The overall number of COVID-19 cases in the Southwestern Public Health region have dropped in the last week, while Tillsonburg numbers have climbed.
The public health agency reported on Monday 140 active cases in Oxford and Elgin counties, including 31 in Tillsonburg. That’s up from 20 a week earlier.
Ten people in the Oxford-Elgin region were in hospital; due to COVID-19, with three in the intensive care unit.
“I believe this is the highest number of hospitalizations we have seen so far in the region,” said medical officer of health Dr. Joyce Lock.
As of April 28, nearly 59,000 residents in the Southwestern Public Health region in Oxford and Elgin counties had received at least one dose of vaccine, which is 27.6 per cent of the population.
“We still have a long way to go, and that’s certainly what we are telling our teams, that this is a marathon and not a sprint, and we are so excited to see news like increased vaccine supplies coming in to hopefully allow us to achieve that (75 per cent) target well ahead of the timeline (September 2021),” said Jaime Fletcher, program manager with the health unit.
“Immunization is giving us a lot of hope, but we still need people to follow the rules and remain vigilant against COVID-19 until we are further along in this response.”
“Thank you to everyone continuing to follow public health measures,” said Lock. “Your actions are making a difference in our community and I hope we continue to see a downward trend in our case numbers in the coming weeks.
“I strongly encourage anyone who is eligible now for a COVID-19 vaccine to get it. There are still lots of appointments available at our clinics in St. Thomas, Woodstock and Tillsonburg for the month of May.
“We know the past months have felt particularly tough. Covid continues to challenge us in every way. I know we are tired, frustrated, sad and worried. More vaccine is on its way to our region next month and eligibility continues to expand regularly.”
Fletcher answered 10 frequently asked questions from the community on the health unit’s weekly media teleconference call.
Question: ‘I see that some health units are further ahead than others. Why is this?’
“So there is a number of reasons that determine how eligibility opens, and who is resourced and what the local needs are, and that is what makes all of our local health units, all 34 in the Province of Ontario, unique, ” said Fletcher. “So some of that depends on rates of transmission, on numbers of cases, whether or not they have been deemed a hot spot, whether or not they have the capacity to handle increased doses based on their populations.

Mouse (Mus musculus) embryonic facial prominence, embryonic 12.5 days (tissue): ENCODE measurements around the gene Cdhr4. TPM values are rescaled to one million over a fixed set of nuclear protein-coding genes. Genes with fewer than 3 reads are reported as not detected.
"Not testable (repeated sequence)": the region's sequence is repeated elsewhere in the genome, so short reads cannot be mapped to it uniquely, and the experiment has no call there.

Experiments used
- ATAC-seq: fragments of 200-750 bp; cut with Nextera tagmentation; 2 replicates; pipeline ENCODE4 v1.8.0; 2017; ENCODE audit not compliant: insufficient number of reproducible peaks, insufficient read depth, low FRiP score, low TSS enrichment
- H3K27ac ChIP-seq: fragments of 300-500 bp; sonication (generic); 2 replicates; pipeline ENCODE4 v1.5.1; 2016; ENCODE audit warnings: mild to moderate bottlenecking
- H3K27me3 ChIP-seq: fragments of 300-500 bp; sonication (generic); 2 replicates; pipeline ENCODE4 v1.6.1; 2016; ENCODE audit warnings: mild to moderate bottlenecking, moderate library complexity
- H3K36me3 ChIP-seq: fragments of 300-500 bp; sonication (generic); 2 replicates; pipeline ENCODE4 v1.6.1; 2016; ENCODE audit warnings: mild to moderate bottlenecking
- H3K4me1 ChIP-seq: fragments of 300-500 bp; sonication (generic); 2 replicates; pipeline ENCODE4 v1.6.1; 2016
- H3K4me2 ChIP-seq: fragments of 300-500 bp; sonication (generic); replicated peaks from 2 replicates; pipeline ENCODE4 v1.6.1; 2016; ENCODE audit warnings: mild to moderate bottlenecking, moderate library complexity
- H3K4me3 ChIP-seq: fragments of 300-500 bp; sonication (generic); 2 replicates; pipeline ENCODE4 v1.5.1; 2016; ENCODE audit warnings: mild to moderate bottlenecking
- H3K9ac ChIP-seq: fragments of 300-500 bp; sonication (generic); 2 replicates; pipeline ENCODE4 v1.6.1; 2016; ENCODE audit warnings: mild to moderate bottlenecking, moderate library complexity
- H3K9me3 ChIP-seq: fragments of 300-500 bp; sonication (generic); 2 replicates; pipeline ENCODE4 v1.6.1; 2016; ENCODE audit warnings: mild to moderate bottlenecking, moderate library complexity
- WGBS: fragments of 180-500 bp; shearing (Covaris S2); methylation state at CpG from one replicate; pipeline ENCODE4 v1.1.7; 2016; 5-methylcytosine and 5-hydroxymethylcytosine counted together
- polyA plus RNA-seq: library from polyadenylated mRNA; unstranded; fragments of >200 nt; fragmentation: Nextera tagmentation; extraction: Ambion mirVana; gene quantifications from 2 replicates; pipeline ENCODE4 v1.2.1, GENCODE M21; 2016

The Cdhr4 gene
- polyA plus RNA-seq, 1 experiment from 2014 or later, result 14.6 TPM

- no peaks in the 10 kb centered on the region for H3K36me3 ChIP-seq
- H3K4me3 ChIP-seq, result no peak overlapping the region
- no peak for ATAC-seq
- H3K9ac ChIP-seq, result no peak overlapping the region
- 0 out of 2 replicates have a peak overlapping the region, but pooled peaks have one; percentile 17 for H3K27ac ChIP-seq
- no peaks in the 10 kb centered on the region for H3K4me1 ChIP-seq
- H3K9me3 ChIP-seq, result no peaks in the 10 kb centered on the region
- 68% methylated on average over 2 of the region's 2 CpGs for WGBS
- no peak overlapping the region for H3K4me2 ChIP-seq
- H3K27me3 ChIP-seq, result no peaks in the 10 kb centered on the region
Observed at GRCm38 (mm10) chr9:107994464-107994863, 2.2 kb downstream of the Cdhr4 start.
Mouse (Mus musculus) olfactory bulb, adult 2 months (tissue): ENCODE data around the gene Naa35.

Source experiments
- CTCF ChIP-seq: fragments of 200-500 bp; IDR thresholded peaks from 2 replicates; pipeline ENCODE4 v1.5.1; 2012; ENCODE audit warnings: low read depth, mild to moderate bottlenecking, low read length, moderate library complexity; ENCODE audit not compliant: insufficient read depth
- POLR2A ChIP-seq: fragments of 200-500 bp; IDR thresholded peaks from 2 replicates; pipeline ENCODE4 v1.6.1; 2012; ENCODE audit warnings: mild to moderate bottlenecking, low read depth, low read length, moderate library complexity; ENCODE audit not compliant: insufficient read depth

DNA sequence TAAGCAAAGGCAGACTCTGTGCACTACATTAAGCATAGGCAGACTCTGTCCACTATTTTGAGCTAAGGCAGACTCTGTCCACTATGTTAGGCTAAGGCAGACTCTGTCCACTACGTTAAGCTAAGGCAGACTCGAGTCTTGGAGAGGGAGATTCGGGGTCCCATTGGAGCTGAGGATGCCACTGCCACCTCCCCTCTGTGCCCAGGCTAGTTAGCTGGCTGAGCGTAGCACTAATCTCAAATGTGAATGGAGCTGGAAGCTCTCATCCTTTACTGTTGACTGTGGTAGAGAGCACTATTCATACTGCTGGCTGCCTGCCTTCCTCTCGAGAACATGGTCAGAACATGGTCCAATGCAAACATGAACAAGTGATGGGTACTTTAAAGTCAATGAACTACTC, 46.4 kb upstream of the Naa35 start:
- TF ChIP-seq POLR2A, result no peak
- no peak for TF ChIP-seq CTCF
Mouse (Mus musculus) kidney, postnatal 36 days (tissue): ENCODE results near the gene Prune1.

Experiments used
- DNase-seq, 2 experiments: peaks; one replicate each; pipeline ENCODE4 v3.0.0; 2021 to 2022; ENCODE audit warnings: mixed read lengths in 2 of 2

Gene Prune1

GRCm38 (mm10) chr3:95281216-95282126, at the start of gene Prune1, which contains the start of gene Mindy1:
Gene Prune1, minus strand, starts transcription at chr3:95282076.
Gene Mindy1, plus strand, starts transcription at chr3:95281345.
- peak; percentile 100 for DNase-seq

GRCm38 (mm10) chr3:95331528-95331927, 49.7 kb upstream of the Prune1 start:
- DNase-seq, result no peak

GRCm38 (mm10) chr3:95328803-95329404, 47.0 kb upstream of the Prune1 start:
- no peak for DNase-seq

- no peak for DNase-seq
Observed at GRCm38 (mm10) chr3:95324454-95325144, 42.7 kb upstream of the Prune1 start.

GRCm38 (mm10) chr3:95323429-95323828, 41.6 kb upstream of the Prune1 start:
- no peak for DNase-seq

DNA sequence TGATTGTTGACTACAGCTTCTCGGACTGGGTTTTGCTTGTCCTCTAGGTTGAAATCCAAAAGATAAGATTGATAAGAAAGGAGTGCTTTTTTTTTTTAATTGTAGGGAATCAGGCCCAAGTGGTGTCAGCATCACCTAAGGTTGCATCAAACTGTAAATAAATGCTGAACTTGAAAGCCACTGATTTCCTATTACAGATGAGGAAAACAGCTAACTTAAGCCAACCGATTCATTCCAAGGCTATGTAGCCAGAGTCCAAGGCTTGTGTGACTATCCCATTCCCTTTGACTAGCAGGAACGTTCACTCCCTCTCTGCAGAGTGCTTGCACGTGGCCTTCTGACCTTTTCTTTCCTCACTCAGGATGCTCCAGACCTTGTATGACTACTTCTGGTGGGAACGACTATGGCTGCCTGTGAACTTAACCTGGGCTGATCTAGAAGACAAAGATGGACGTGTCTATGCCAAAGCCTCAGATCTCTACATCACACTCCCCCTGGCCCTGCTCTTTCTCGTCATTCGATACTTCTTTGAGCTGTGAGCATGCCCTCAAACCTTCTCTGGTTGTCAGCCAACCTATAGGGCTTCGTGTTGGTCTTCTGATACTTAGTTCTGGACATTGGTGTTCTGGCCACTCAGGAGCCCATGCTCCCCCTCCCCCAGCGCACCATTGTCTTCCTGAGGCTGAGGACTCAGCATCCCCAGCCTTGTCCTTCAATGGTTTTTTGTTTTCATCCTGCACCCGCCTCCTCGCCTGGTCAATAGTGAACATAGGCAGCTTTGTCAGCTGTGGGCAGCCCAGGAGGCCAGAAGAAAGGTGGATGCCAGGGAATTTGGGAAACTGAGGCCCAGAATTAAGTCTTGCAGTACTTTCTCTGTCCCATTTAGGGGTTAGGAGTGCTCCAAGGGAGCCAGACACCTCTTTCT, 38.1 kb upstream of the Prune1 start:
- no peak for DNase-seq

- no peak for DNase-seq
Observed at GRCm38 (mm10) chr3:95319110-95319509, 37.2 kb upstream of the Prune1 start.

“So certainly we are not in a position to compare ourselves to some of the bigger urban metropolis in Ontario and we’re pleased to offer a local experience here based on the number of vaccines that have been allocated to us from the Province of Ontario.”
Question: ‘When will my doctor offer vaccinations?’
“Several, many health care providers have reached out and said that they are ready to receive COVID-19 vaccine,” said Fletcher, “ to administer to eligible populations within their practice. Others have said ‘let’s see how it goes.’ Or that they are not equipped to provide COVID-19 vaccine in their practices for a variety of reasons.
“COVID-19 has created challenges on administering vaccine. Some of those could be space, and appointments, and even the complexity of handling this very precious vaccine can create some barriers. So not all primary care practices will be having COVID-19 (vaccine) at this point, but we will be continuing to… welcome primary care providers along this journey.”
Question: ‘Do I even need a second dose?’
Fletcher: “Our answer would be ‘absolutely, you do.’ We can’t let our guard down now. We have seen how COVID-19 has changed in the year and a bit that it’s been with us and we need to optimize protection. And we know that right now the best way to do that is with a two-vaccine series – and keeping your appointment at 112 days when you’ve been booked is critical to helping end this as soon as we can.”